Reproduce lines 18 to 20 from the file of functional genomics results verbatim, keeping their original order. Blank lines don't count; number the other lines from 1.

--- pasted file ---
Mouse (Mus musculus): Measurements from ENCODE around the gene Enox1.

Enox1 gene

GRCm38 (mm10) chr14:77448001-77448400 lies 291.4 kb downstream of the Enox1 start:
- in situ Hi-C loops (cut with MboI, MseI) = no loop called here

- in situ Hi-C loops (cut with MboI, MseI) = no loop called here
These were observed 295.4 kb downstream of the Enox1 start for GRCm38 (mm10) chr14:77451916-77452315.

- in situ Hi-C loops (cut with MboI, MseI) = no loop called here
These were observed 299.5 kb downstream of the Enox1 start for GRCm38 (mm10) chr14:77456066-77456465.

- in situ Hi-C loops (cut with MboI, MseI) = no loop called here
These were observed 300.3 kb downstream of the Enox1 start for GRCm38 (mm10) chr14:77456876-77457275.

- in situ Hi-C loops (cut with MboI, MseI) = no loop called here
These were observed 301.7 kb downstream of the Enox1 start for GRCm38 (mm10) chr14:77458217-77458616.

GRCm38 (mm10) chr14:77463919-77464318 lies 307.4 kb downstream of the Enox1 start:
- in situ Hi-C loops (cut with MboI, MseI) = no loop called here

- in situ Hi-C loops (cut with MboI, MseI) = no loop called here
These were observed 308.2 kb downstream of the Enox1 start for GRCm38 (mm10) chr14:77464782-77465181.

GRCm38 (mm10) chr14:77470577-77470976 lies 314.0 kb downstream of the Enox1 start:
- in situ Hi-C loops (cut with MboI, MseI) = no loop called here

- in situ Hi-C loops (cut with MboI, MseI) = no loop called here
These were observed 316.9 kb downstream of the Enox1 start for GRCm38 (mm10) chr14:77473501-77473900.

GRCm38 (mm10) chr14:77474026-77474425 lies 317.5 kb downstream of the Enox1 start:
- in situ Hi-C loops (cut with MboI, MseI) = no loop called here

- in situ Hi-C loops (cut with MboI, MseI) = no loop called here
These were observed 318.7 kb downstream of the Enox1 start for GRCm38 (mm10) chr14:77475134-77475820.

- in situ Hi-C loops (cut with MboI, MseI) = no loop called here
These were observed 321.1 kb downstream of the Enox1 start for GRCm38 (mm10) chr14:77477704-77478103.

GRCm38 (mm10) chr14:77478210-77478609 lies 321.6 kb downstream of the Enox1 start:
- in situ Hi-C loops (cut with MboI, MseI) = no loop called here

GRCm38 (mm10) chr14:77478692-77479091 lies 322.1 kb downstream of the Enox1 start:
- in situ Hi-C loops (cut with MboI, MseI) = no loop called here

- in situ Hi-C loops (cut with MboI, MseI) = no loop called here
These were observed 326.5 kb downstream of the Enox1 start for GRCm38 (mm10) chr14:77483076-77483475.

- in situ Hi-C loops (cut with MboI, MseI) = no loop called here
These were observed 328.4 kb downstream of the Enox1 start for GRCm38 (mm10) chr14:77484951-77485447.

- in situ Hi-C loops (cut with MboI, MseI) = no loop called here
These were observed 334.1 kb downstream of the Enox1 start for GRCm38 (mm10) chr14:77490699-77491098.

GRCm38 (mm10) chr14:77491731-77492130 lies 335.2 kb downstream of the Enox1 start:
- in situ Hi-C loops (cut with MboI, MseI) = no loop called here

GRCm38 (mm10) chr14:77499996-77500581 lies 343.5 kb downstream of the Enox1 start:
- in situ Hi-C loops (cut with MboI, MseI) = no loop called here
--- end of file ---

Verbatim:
- in situ Hi-C loops (cut with MboI, MseI) = no loop called here

- in situ Hi-C loops (cut with MboI, MseI) = no loop called here
These were observed 316.9 kb downstream of the Enox1 start for GRCm38 (mm10) chr14:77473501-77473900.